Wednesday 30 December 2020

Fatty Bear’s Birthday Surprise - Do Teddy Bears Dream of Stuffed Bees?

By Ilmari

Even with the risk of a righteous commenter, hidden behind the heroic disguise of anonymity naming me a social justice warrior, I declare that representation in computer games is an important issue.
And frankly, wouldn’t Social Justice Warrior be just a great name for a superhero

Why is it an important issue? Simply put, an important part in people appreciating any form of media is that consumers can find characters they can relate to. If some people do not find any relatable characters in games - say, because all protagonists look like they were brothers of one family, to which they do not belong - they are more likely to find games off-putting and alienating. The solution for this problem is rather easy: just include a wide variety of characters - brothers and even sisters of many different families - in games of different sorts, especially as protagonists. This seems so simple thing to do that it feels strange what reasonable objection anyone would have to it:
  • “Doesn’t this mean doing disservice to people resembling the members of the original family?” Hardly, because adding a variety of other kinds of characters to games does not wipe out all the old characters with the familiar looks.
  • “Wouldn’t there already be games with a diversity of characters, if there were a market for them? In other words, isn’t the non-existence of games with such diversity a clear sign that these new people are not just interested of games?” This supposed non-interest is not something set in stone and new people might well learn to enjoy games, if they would just find more characters to relate to in them.
  • “There are already a lot of games with AFGNCAAPs as protagonists, isn’t that enough? Just use your imagination!” Using imagination is fine, but it doesn’t satisfy all the needs of a game player, or otherwise we would have only AFGNCAAPs in all games.
  • “Characters should be determined by the stories, not added to a story because of some dictate.” This objection just changes the point of criticism - why more games don’t have stories with diverse characters?
  • “It’s all the same for me what a game protagonist looks like, so no one else need not care about it.” Good for you, but even if you don’t find the issue important, someone else might.
The reason why I am speaking about representation right now could be summarised with the following picture.
Fatty Bear’s adventures happen in a house owned by Afro-Americans. Here we see Kayla, a child, and a moment ago her dad appeared on the screen. And that’s it, that’s all the human characters in the game. This might not be as revolutionary moment as seeing the Huxtable family on TV in eighties, but it still got me thinking: how many unstereotypical non-white characters we’ve already met in our adventuring journey?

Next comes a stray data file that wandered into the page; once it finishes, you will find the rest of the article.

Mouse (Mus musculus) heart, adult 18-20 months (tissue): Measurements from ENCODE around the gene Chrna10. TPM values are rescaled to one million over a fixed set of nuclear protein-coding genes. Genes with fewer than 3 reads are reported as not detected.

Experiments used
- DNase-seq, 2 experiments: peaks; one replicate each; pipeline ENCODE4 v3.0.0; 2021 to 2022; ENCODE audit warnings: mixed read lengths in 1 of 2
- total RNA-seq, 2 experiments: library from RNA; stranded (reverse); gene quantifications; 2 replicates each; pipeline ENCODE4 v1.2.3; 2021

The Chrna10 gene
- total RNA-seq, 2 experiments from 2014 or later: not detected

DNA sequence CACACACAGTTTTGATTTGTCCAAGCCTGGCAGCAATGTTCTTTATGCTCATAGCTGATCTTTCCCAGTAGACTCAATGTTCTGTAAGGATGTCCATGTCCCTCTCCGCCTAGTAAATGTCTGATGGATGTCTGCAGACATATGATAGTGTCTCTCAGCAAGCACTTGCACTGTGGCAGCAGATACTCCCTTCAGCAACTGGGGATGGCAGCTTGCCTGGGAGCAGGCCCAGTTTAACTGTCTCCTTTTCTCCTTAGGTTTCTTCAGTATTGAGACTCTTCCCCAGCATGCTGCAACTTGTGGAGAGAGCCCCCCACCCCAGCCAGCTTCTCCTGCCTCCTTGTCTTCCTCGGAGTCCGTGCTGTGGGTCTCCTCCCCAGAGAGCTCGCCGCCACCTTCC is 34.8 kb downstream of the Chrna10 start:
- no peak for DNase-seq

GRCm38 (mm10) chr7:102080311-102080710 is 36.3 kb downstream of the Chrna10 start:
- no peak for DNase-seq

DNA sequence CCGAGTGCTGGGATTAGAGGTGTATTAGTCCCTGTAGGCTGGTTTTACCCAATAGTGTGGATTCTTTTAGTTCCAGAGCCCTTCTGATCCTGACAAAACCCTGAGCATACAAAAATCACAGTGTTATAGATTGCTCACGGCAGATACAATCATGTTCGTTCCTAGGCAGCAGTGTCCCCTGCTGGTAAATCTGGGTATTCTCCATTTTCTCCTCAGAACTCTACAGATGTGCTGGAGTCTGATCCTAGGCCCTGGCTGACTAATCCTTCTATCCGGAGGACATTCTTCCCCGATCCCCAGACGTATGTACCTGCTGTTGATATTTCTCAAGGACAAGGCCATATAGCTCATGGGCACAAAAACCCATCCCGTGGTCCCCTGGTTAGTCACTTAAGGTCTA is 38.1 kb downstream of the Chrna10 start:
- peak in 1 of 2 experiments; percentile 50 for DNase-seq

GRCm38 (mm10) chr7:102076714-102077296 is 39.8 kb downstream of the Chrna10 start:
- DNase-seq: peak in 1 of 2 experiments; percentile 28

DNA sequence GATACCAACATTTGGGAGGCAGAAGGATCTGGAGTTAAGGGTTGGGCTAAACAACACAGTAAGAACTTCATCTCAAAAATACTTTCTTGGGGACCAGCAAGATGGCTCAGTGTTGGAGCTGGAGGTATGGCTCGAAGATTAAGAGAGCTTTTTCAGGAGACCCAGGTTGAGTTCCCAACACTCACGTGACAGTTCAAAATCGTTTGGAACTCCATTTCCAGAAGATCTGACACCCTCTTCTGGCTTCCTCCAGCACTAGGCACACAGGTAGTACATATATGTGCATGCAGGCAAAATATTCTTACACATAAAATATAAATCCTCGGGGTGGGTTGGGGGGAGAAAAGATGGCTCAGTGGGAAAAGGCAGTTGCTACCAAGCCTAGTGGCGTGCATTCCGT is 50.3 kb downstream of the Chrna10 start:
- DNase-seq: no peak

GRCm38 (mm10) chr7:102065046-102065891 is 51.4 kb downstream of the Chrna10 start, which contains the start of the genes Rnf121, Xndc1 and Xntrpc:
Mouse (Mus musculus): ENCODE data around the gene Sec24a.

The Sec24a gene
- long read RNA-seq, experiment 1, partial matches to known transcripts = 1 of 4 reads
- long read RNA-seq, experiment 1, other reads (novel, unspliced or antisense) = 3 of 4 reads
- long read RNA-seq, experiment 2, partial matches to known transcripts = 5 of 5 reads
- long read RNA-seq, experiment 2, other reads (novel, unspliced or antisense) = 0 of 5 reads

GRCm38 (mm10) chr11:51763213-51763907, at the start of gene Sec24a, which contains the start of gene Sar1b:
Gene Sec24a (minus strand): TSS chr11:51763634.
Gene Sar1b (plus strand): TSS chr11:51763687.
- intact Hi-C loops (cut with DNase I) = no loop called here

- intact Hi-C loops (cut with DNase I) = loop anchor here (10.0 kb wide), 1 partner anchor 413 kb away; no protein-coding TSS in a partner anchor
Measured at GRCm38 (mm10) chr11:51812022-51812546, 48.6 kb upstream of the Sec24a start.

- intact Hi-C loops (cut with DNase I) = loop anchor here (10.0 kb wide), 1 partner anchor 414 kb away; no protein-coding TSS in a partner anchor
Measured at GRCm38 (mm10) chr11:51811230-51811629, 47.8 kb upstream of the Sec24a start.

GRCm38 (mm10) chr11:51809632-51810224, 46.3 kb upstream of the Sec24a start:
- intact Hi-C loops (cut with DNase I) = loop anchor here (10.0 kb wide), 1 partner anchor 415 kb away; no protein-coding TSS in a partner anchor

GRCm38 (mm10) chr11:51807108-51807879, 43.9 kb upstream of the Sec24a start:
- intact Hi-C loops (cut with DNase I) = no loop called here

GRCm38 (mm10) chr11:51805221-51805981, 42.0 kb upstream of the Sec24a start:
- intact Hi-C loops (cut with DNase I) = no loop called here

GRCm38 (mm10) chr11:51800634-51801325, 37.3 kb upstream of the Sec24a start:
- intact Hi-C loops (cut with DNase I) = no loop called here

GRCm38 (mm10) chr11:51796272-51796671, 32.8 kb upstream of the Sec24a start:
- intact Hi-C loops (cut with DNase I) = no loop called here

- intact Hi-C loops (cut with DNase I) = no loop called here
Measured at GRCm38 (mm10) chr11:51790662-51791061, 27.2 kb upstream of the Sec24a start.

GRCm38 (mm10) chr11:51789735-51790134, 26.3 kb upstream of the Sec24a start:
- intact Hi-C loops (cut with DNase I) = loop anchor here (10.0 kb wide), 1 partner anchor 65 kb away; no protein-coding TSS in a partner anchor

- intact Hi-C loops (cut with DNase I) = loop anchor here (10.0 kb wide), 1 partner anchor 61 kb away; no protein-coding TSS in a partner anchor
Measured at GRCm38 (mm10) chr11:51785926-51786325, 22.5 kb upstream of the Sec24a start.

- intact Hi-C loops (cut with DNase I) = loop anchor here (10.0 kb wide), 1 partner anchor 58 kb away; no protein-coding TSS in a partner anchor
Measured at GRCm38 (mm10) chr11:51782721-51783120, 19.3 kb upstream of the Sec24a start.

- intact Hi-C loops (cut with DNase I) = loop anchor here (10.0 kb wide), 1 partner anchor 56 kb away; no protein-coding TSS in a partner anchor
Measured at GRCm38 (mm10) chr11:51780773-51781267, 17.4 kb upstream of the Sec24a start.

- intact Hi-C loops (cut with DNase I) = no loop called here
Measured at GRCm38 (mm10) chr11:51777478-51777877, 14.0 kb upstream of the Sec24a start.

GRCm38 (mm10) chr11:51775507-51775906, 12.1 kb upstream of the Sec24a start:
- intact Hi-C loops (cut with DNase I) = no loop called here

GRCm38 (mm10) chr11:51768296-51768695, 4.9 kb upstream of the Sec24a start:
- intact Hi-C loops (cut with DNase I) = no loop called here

I am really struggling to remember any from Lucasfilm games. Maniac Mansion had film student Michael as a playable character, but otherwise I am not remembering others. Well, Indiana Jones games had few Arabs and Zak McCracken might have met some jungle tribe, but these were not very full characters. With Sierra games we’ve had more variety. I can’t remember any examples from King’s or Space Quest, and Al Lowe games might be best left untouched, but Police Quests have had black police chiefs and Quest for Glory -games had its Simbani characters. But the best games on this account have been those of Coktel Vision, in which Muriel Tramis included many Caribbean characters. Feel free to add other examples in the comments, especially if you remember any clear non-white protagonists!
I am nor sure whether to call Fatty Bear a non-white protagonist. Technically he is brown, but I don’t think this distinction applies to teddy bears.
In a common enough trope, Fatty Bear, and all the other toys of the house, come to life only when the humans are sleeping. This time they have a mission: Kayla is about to have her birthday, and they need to prepare the festivities for the coming day. This sounds a bit awkward: won’t the parents wonder who did it all? In any case, Fatty Bear’s task is to make a birthday cake and to find some ribbon for Kayla’s present.
Interface is pretty much the same as in Putt-Putt Joins the Parade, the only difference being that Putt-Putt’s dashboard is replaced by an enlarged picture of Fatty Bear’s pants, with little pockets for all the inventory items.

Adventure starts in Kayla’s room, where Fatty can chat with Gretchen the doll, who will remind Fatty of his mission, and with a rabbit, who uses his ears to fly to kitchen, in order to help Fatty do the birthday cake. Other than that there’s really nothing except some fun animations to watch.
There’s also a weird minigame, where you can put face parts onto a cabbage head